Fannie and Freddie shift gears on repaying forbearance
admin | May 15, 2020
This document is intended for institutional investors and is not subject to all of the independence and disclosure standards applicable to debt research reports prepared for retail investors.
Fannie Mae and Freddie Mac have announced new repayment options for borrowers getting COVID-19 mortgage forbearance that should improve the value of MBS pools backed by forbearance principal. The approach should come as good news for mortgage servicers and for investors in credit risk transfers, too.
The enterprises will now defer repayment of up to 12 months of mortgage principal and interest until the mortgage matures, is refinanced, or the property is sold. The deferred amount pays no interest. Taxes and insurance are also deferred. This is only available to borrowers affected by COVID-19, and the borrower must be able to resume making their normal mortgage payment. A loan granted payment deferral will not be bought out of a pool, which significantly reduces the risk of a spike in buyouts for borrowers that miss a significant number of payments. Buyouts come back to investors as prepayments. The prospect of lower buyouts should benefit UMBS TBA and narrow the price difference between Ginnie Mae and conventional MBS.
Without this new program, a borrower would need to begin repaying forbearance immediately after the forbearance term ended. The GSEs traditionally have offered repayment plans of up to 12 months and required no more than a 50% increase in the monthly mortgage payment. But repaying 12 payments in 12 months would double the monthly mortgage payment. Under these circumstances, most borrowers taking full advantage of forbearance would require loan modifications and force the enterprises to buy the loans out of MBS pools. The GSEs had introduced a limited payment deferral program in March, but it had more stringent qualification requirements and could only defer up to two missed payments. Borrower that were more than 30 days delinquent on March 1, 2020 do not qualify, but this disqualifies very few borrowers in MBS pools.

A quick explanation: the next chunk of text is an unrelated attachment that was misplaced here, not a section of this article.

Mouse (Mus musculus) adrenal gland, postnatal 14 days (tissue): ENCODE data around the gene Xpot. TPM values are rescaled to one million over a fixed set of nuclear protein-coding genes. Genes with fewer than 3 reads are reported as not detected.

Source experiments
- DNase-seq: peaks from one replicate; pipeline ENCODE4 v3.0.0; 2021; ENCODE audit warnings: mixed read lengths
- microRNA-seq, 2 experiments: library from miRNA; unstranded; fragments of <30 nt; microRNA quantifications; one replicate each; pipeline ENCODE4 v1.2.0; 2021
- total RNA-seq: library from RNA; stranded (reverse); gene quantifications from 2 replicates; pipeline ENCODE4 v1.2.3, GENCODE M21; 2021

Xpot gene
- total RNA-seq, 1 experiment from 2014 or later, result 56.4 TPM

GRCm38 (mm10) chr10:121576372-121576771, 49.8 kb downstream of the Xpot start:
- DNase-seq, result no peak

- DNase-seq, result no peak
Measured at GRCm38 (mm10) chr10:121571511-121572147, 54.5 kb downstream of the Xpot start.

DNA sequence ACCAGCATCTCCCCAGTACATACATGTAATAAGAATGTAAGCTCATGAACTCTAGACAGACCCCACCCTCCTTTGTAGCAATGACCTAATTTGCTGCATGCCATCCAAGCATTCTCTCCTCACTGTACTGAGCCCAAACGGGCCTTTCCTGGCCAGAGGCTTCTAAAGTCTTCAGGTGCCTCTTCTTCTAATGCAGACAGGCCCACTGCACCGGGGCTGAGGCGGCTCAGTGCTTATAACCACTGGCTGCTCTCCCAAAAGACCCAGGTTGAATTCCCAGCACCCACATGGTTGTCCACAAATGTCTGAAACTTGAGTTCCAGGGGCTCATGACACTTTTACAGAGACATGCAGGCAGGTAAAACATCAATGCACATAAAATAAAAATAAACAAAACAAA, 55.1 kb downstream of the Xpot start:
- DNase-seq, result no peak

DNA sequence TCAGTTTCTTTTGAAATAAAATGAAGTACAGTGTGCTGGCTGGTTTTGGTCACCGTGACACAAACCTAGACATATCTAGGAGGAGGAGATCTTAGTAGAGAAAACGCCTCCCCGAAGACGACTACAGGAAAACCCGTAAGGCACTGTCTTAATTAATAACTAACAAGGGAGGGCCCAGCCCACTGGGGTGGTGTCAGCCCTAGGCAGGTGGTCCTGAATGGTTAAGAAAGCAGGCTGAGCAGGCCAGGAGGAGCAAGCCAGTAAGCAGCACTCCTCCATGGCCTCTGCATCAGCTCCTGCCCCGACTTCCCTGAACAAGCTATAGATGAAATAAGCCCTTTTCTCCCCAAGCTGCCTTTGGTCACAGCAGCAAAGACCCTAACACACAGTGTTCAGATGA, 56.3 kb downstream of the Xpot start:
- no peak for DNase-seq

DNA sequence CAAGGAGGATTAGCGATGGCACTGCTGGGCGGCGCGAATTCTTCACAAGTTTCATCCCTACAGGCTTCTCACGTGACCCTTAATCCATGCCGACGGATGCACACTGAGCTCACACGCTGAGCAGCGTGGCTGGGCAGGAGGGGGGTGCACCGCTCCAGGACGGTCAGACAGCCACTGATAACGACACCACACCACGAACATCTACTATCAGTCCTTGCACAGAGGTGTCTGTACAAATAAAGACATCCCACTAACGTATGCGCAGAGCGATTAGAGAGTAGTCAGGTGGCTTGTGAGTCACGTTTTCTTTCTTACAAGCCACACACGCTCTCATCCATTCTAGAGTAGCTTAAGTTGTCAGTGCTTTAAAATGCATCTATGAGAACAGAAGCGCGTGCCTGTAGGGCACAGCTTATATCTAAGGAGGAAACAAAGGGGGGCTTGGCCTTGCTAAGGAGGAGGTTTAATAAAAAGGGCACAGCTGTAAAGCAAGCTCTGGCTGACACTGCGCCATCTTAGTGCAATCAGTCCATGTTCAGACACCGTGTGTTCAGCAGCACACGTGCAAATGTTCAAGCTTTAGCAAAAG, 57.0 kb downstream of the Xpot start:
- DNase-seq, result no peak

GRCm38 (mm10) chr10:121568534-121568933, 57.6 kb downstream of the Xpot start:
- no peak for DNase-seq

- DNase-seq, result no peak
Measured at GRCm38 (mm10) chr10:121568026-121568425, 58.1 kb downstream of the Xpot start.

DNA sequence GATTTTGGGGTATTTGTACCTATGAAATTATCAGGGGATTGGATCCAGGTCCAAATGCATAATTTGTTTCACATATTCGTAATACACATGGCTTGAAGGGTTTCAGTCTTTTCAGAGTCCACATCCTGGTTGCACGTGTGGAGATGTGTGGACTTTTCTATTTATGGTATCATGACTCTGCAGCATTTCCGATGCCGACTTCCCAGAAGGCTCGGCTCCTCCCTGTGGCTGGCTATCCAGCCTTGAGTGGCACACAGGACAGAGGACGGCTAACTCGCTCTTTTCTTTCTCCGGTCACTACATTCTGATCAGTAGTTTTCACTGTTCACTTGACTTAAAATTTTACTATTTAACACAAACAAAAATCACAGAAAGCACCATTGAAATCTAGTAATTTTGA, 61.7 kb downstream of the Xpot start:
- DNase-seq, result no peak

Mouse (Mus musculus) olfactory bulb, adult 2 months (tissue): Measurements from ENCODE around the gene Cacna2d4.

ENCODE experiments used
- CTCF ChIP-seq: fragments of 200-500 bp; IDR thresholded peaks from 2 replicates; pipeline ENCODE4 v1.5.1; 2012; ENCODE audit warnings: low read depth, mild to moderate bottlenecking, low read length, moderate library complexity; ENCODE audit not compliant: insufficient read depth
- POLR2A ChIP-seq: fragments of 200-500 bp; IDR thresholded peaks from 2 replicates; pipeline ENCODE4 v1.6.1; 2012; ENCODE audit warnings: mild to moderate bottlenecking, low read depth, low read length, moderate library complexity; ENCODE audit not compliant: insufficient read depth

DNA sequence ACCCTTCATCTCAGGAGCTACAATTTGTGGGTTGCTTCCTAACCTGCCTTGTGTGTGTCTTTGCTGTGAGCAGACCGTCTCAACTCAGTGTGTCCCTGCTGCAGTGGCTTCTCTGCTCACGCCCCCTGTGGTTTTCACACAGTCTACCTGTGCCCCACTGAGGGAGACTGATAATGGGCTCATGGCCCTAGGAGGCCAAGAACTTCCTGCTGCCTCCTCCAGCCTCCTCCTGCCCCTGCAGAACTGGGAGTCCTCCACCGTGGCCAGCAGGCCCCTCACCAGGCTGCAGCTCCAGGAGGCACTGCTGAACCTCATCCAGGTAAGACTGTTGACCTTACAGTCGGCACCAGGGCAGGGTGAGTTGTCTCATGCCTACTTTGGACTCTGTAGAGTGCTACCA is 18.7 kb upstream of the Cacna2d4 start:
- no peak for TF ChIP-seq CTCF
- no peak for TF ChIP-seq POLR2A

Today’s announcement significantly reduces the prospect for fast GSE buyouts following forbearance, which has been observed after previous natural disasters. Ginnie Mae pools have often had much slower speeds after a natural disaster due to the FHA’s payment deferral program, which has long allowed borrowers to defer payment without interest until loan maturity, refinancing or property sale. If the economy is significantly better in one year, most borrowers that use a COVID-19 forbearance plan should remain in the pool.
Slower prepayments should improve UMBS prices and lower the Ginnie-Fannie swap. Ginnie Mae pools now may have more buyout risk than UMBS pools, since Ginnie Mae servicers have the option to buy out any loan once they are 90 days delinquent. Liquid Ginnie Mae servicers, like large banks, might choose to buy out loans even if the borrower will eventually be granted payment deferral. This is not a risk with UMBS pools, since both GSEs have committed to leaving loans on COVID-19 forbearance in pools. FHA borrowers are permitted to refinance into a new FHA loan without repaying the deferred amount, but it appears GSE borrowers will need to repay that amount if they refinance. This could make speeds on conventional borrowers a little slower following forbearance.
The Fannie Mae and Freddie Mac announcements also confirmed that servicers will get reimbursed for any advances at the time any borrower takes a deferral. Servicers previously had concerns that reimbursement would only come through longer repayment plans after forbearance ended.
The deferral option also should ease some pressure on the credit risk transfer market. Loans in forbearance get counted as delinquent by CRT, and high delinquencies can lock out all CRT structures from unscheduled principal. In later CRT deals, high delinquencies can lock out scheduled principal, too. Cutting off principal would extend the average life of the security. Repayment plans would have kept loans delinquent until full repayment of forbearance. Deferral will return the loan status to ‘current’ and end the delinquency immediately, easing concerns about extension in CRT.
Fannie Mae’s Lender Letter
Freddie Mac’s Bulletin
FHFA News Release
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